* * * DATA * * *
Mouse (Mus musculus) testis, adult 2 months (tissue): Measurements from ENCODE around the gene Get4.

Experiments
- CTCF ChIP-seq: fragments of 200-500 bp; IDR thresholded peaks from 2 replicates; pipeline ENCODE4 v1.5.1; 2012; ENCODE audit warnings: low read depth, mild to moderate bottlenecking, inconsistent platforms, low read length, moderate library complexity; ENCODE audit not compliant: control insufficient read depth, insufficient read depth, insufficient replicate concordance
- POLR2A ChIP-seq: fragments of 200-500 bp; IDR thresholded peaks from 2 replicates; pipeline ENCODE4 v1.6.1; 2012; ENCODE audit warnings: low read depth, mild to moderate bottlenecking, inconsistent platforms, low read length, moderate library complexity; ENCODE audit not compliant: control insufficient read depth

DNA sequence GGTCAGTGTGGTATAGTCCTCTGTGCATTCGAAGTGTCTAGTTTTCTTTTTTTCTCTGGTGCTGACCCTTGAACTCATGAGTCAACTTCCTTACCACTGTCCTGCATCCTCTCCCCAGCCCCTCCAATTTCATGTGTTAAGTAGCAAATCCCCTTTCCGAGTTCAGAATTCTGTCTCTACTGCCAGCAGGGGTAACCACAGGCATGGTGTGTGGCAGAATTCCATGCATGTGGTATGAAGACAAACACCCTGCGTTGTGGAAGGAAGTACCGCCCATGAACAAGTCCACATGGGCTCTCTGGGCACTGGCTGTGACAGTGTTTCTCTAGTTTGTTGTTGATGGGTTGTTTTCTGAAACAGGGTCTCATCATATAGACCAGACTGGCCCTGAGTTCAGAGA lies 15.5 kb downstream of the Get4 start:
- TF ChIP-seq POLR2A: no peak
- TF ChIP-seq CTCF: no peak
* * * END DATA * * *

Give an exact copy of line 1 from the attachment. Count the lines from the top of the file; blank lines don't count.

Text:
Mouse (Mus musculus) testis, adult 2 months (tissue): Measurements from ENCODE around the gene Get4.